Bungy: What better place to take the leap than the town Bungy Jumping was pioneered in. We experienced the adrenaline rush last time we were in town (take a look here) and would highly recommend it to anyone brave enough to have a go.
Tips and hints from Wild Weekend
- If you’re hiring a car make sure you hire chains and know how to put them on properly, or you can catch the NZski’s official bus service if you’re not keen on the idea of navigating the icy roads.
- Take a well padded jacket with good ventilation and protection.
- Layer your clothing – wear a thermal layer next to your skin, with a fleece jacket over the top and a ski jacket on the outside.
- Wear goggles with sun protection.
- Make sure you wear waterproof pants.
- Make sure your travel insurance covers snow sports!
What we packed
Padded jacket When you’re on the slopes you’ll want a jacket that will keep you dry and comfortable so you can stay out there as long as possible! Our Obermeyer Bravo and Foundation 15 Jackets were warm, breathable and waterproof, and also came with a snow scarf which was handy when the snow blew in over the piste.
Warm and durable pants When you’re skiing or snowboarding, taking a fall is all part of the experience. We took a few tumbles off-piste without any tears or wet patches and also got plenty of movement with Obermeyer’s Axiom Suspender Pant.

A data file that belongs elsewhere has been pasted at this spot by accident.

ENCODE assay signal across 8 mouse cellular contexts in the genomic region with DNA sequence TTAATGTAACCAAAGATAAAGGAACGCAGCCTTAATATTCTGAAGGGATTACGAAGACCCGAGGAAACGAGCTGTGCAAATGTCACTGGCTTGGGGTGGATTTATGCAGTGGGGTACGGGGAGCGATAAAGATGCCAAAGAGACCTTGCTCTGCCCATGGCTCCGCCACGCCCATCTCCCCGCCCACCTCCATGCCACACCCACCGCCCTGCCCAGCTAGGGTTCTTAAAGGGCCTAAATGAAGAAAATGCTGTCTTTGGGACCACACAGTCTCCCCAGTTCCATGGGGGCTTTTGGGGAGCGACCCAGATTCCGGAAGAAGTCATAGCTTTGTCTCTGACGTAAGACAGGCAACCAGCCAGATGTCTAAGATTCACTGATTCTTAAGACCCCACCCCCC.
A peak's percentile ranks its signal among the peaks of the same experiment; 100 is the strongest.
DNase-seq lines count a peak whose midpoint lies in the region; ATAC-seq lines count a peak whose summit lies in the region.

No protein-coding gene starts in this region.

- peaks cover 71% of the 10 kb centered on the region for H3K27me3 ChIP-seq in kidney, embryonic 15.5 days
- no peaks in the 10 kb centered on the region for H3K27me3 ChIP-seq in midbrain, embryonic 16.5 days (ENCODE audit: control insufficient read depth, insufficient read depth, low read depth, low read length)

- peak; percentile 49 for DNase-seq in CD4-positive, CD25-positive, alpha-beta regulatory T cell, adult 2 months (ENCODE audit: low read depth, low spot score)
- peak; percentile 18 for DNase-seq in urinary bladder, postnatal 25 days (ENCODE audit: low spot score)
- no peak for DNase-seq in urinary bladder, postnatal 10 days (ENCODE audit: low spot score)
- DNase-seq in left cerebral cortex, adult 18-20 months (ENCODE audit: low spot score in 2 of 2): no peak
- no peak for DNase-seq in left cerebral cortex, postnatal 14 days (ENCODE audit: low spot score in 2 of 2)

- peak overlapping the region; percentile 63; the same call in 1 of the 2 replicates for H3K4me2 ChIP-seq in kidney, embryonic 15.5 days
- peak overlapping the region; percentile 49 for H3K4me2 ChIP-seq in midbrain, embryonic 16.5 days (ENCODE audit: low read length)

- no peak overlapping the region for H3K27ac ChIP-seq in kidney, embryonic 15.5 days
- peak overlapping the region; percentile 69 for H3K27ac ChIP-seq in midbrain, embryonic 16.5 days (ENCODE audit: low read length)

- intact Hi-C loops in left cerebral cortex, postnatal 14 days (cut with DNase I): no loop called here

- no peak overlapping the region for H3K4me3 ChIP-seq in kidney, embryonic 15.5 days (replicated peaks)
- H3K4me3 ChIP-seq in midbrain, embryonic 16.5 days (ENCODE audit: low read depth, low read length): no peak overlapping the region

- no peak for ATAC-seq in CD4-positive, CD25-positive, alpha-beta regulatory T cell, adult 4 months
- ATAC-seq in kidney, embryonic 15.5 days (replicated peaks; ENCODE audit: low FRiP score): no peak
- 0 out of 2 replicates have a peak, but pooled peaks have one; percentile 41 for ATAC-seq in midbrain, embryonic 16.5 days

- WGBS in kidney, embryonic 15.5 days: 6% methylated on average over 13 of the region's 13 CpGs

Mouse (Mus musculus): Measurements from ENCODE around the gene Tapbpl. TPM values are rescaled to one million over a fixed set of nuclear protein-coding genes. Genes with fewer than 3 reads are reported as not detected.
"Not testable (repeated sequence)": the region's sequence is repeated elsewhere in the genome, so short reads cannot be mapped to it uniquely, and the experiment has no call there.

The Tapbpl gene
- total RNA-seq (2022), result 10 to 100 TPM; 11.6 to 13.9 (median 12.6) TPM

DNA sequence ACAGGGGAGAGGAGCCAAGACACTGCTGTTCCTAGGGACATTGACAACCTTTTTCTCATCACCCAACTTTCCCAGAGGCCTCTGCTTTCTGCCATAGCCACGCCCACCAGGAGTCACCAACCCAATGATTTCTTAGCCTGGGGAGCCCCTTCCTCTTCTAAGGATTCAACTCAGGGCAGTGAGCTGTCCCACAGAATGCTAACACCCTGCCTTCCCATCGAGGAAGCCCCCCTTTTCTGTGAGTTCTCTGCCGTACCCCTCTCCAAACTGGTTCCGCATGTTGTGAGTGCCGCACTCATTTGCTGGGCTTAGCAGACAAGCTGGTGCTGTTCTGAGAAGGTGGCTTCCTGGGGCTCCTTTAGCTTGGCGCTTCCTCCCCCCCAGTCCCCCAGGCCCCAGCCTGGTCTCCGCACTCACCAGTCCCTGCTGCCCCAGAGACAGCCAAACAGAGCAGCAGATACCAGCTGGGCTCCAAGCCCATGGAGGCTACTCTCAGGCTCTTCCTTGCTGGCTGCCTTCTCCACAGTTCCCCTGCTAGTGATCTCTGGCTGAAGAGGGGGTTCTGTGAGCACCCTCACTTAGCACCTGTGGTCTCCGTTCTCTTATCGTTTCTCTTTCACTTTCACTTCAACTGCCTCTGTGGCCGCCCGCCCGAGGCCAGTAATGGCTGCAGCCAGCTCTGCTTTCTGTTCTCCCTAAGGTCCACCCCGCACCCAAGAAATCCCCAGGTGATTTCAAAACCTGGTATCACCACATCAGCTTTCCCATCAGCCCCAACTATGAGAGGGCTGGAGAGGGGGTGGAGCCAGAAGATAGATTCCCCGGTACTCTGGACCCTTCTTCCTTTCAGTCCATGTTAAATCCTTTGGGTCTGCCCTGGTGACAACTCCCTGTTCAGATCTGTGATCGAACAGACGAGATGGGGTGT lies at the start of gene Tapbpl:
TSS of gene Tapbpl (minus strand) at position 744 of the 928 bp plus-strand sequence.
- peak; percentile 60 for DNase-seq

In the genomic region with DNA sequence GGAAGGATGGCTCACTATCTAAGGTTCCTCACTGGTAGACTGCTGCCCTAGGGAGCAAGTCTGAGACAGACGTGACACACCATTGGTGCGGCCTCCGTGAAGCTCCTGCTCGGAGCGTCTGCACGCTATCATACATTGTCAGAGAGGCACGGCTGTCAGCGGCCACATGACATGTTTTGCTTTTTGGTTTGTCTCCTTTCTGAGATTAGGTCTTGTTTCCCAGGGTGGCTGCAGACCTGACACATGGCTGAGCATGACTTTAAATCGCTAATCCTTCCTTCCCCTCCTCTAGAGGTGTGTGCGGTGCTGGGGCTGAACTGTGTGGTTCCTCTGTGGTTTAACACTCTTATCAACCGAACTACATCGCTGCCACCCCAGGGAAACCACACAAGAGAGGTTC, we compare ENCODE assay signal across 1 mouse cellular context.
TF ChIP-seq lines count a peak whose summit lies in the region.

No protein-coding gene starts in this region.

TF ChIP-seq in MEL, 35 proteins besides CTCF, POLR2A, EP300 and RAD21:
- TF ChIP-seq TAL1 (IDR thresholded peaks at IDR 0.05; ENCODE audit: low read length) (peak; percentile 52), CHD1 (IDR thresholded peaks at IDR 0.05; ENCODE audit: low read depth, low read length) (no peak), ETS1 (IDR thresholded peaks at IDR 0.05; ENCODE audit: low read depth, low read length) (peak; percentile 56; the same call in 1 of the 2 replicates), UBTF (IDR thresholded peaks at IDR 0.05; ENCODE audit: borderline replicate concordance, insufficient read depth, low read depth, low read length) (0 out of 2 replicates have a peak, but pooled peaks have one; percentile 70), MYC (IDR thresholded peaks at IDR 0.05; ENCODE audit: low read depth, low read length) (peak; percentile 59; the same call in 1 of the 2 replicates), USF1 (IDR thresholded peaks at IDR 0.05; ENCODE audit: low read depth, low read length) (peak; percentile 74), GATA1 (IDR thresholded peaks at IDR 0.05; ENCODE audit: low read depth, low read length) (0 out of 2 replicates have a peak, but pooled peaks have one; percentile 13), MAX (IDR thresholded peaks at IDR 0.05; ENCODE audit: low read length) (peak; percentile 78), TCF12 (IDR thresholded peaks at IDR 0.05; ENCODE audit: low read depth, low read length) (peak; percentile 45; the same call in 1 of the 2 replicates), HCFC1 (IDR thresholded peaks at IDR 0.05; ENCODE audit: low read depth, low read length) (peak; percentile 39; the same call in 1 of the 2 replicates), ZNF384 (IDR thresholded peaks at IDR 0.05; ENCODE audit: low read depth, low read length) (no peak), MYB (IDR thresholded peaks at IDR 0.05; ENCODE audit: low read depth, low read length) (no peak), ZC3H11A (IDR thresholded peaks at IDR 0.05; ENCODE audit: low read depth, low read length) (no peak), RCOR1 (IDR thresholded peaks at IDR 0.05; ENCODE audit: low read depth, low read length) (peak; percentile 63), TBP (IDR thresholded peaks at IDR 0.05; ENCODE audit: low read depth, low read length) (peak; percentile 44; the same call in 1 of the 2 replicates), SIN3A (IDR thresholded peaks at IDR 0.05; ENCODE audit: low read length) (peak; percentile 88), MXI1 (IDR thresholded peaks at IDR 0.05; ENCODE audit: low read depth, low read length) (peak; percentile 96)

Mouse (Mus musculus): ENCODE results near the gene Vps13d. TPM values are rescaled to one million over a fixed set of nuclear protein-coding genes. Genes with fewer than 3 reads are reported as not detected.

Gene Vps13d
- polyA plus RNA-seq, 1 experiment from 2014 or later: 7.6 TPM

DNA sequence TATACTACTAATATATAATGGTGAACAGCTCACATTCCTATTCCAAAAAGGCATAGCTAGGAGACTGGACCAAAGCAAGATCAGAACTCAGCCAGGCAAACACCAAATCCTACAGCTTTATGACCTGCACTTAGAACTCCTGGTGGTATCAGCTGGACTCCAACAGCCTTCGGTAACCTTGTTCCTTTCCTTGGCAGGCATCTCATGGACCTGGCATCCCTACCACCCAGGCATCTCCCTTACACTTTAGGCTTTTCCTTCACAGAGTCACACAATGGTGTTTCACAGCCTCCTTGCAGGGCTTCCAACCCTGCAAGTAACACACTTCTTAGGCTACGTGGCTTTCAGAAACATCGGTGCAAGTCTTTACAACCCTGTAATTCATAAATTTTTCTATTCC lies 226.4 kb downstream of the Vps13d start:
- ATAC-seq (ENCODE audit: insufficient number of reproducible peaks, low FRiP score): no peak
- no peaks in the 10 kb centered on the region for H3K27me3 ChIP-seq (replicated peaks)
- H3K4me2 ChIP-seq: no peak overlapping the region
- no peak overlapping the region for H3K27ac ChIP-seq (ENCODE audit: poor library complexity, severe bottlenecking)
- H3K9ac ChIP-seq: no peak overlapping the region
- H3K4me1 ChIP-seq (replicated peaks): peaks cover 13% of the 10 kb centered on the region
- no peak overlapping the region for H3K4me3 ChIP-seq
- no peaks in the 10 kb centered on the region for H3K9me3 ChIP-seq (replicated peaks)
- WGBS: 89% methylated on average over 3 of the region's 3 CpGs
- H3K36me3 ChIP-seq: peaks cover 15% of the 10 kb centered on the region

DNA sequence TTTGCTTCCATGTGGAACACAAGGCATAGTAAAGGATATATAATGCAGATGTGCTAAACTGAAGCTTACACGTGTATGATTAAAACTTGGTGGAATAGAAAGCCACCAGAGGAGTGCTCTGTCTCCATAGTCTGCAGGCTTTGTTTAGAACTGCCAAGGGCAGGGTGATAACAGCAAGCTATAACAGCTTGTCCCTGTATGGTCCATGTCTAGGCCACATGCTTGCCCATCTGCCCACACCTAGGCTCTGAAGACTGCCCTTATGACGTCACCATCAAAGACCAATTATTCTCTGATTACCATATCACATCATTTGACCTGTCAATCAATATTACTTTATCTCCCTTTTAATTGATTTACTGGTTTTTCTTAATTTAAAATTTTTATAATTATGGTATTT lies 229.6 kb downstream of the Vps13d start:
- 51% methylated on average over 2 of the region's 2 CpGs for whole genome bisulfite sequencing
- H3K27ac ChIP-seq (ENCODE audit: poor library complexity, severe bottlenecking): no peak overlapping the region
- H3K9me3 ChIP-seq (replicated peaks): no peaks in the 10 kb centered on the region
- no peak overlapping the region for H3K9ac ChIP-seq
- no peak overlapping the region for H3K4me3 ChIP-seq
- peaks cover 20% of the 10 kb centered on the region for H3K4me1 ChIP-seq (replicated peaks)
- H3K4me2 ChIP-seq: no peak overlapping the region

Cosy Beanie A comfy and warm beanie will go a long way in Queenstown and you’ll be very grateful you packed one. We wore Mammut’s Eisberg Beanie and loved the way it covered our ears – the shape is kind of like an old school motorcycle helmet!
Goggles that fit well and stay on If you’re planning on picking up speed on the slopes you’ll need a good pair of goggles that protect your eyes from the sun and the cold air. Our Smith Cascade RC36 Goggles were a great fit and gave us great visibility, even when it started snow on the piste.
Warm gloves that allow movement Your hands will get very cold, very quickly, so make sure you’ve got a pair of good quality and cosy gloves. Mammut and Berghaus both do well in this department – we took Mammut’s Expert Tour Glove.
Watch with altitude and temperature functionality Having a weather forecast at the ready is invaluable for skiers and snowboarders. The SUUNTO Ambit 3 Peak is a tough piece of machinery that makes it easy to see the conditions at a glance and can also be used to track your activity.